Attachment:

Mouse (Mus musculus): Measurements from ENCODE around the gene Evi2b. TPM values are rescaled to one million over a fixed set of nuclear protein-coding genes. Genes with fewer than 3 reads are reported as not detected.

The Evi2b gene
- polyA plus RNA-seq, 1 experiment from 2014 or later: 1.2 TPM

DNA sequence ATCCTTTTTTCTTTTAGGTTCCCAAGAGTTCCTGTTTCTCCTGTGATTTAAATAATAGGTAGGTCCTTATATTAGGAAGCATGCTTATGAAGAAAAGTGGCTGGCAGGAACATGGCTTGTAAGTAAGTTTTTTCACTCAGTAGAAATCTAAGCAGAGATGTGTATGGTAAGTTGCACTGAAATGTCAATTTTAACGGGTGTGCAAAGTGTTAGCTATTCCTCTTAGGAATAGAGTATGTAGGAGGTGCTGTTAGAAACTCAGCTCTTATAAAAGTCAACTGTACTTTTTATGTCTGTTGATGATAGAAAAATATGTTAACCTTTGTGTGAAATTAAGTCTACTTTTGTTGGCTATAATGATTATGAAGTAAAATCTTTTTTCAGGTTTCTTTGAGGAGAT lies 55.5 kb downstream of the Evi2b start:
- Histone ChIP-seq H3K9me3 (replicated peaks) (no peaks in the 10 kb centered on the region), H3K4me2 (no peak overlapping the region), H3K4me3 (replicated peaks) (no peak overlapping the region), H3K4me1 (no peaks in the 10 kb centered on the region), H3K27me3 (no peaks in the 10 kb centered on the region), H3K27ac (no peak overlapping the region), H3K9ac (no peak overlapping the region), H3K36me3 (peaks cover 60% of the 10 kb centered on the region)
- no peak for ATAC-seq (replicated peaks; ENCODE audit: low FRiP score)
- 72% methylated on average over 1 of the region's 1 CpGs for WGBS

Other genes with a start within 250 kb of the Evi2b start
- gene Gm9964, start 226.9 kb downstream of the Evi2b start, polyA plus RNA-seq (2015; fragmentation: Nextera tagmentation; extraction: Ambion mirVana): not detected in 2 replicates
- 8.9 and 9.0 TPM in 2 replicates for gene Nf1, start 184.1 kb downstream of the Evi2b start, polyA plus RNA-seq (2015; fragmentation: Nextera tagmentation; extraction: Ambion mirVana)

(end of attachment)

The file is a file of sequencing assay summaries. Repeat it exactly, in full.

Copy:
Mouse (Mus musculus): Measurements from ENCODE around the gene Evi2b. TPM values are rescaled to one million over a fixed set of nuclear protein-coding genes. Genes with fewer than 3 reads are reported as not detected.

The Evi2b gene
- polyA plus RNA-seq, 1 experiment from 2014 or later: 1.2 TPM

DNA sequence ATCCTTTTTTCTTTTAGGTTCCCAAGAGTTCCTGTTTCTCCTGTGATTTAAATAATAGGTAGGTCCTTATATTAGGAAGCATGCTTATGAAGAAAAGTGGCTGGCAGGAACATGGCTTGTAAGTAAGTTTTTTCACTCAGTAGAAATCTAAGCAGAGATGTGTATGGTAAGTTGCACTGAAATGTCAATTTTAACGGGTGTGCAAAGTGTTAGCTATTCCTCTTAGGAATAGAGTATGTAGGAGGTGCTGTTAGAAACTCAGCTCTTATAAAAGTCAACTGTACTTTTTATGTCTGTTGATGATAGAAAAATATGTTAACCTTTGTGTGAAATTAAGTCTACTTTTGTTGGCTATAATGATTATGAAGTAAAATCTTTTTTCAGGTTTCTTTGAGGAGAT lies 55.5 kb downstream of the Evi2b start:
- Histone ChIP-seq H3K9me3 (replicated peaks) (no peaks in the 10 kb centered on the region), H3K4me2 (no peak overlapping the region), H3K4me3 (replicated peaks) (no peak overlapping the region), H3K4me1 (no peaks in the 10 kb centered on the region), H3K27me3 (no peaks in the 10 kb centered on the region), H3K27ac (no peak overlapping the region), H3K9ac (no peak overlapping the region), H3K36me3 (peaks cover 60% of the 10 kb centered on the region)
- no peak for ATAC-seq (replicated peaks; ENCODE audit: low FRiP score)
- 72% methylated on average over 1 of the region's 1 CpGs for WGBS

Other genes with a start within 250 kb of the Evi2b start
- gene Gm9964, start 226.9 kb downstream of the Evi2b start, polyA plus RNA-seq (2015; fragmentation: Nextera tagmentation; extraction: Ambion mirVana): not detected in 2 replicates
- 8.9 and 9.0 TPM in 2 replicates for gene Nf1, start 184.1 kb downstream of the Evi2b start, polyA plus RNA-seq (2015; fragmentation: Nextera tagmentation; extraction: Ambion mirVana)